Mercedes is looking to secure drivers’ and constructors’ titles for an unprecedented eighth consecutive season should Lewis Hamilton beat Max Verstappen at this weekend’s grand finale in Abu Dhabi.

The momentum was with Red Bull during the Americas stretch of the season, with Verstappen winning in Austin and Mexico, and Hamilton’s disqualification after qualifying in Brazil put the title odds heavily in the Dutchman’s favour.

Since then, Hamilton has won the last three races to move level on points with Verstappen in the championship, while Mercedes is 28 points clear of Red Bull.

Speaking after the Saudi Arabian Grand Prix, Shovlin said: “There’s a lot [of energy]. It feels a bit like when you’re on a long run and suddenly you can see the finish line and you get that push that you can take it up a gear and go to the finish, and I think the whole team’s feeling that at the moment. 

“Lewis is bringing an enormous about of energy and focus to the team, it’s absolutely inspiration looking at what he’s done over the last few races and what he’s had to deal with. Where we lost points with difficult races in Austin and Mexico, that just changed our target. The target became we have to win every race.

“We’ve done three out of the four, but as I said, we know exactly what we need to do and we just need to get our heads down and do the work which is required to deliver that.”

In 2020, Max Verstappen dominated at the Yas Marina Circuit ahead of Valtteri Bottas

Notably, it was Hamilton’s first race back after missing the Sakhir Grand Prix due to coronavirus. 

Shovlin believes the combination of Hamilton not being at peak physical condition and Mercedes not nailing the car setup was why Red Bull had the quicker car in last year’s Abu Dhabi GP.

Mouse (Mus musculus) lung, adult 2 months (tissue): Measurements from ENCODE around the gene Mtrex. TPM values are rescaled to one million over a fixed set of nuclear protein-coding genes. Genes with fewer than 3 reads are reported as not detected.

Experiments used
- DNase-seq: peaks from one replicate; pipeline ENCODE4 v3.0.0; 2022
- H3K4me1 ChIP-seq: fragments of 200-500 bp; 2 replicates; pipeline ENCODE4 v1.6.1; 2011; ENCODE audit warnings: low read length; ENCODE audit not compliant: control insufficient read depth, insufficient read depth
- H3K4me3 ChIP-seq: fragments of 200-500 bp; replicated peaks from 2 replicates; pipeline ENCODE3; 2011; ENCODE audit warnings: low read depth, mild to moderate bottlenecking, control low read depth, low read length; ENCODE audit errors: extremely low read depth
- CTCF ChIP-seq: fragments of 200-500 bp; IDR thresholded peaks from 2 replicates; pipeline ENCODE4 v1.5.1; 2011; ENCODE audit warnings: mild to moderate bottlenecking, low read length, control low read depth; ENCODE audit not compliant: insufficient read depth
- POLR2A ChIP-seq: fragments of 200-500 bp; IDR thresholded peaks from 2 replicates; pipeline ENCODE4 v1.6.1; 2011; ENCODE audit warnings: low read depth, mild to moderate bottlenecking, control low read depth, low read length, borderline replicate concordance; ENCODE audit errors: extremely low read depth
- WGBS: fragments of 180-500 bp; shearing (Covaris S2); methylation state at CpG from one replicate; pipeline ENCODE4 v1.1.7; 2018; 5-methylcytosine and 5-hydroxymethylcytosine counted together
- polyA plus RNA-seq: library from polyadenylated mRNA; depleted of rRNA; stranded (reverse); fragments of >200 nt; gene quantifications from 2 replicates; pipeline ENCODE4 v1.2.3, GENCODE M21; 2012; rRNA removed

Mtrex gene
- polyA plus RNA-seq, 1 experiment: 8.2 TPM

“In terms of who holds the advantage, last year Lewis was a few days after a bout of COVID, so there’s no way he was performing at his best - it’s not an easy thing to get over - and our analysis after that event, which we do after every race, indicated that we just put the set-up in the wrong place,” he explained.

“We had development tyres there, we did work focusing on those - ironically, we’d won the championship and we decided to try and understand the tyres rather than focus on the race weekend. We ended up going into the race underprepared with a car that wasn’t well balanced and I think ultimately that’s where it cost us.

“We’ve had a lot of good races in Abu Dhabi but going in there we’re worried about the unknowns. There’s lots of new areas of the track, we’ve seen performance swing quite strongly - tracks that we thought we’d be competitive at, like Austin, we weren’t good at all. [In Jeddah] we’ve seen Red Bull show us a clean pair of heels on a single lap. 

“So there’s plenty for us to worry about, and then you’ve also got the fact that it’s the softest tires and those can be really tricky on occasion, they’re quite difficult to get in the window. So we’re treating it like a new circuit. We know what we need to do, we need to go there and win.”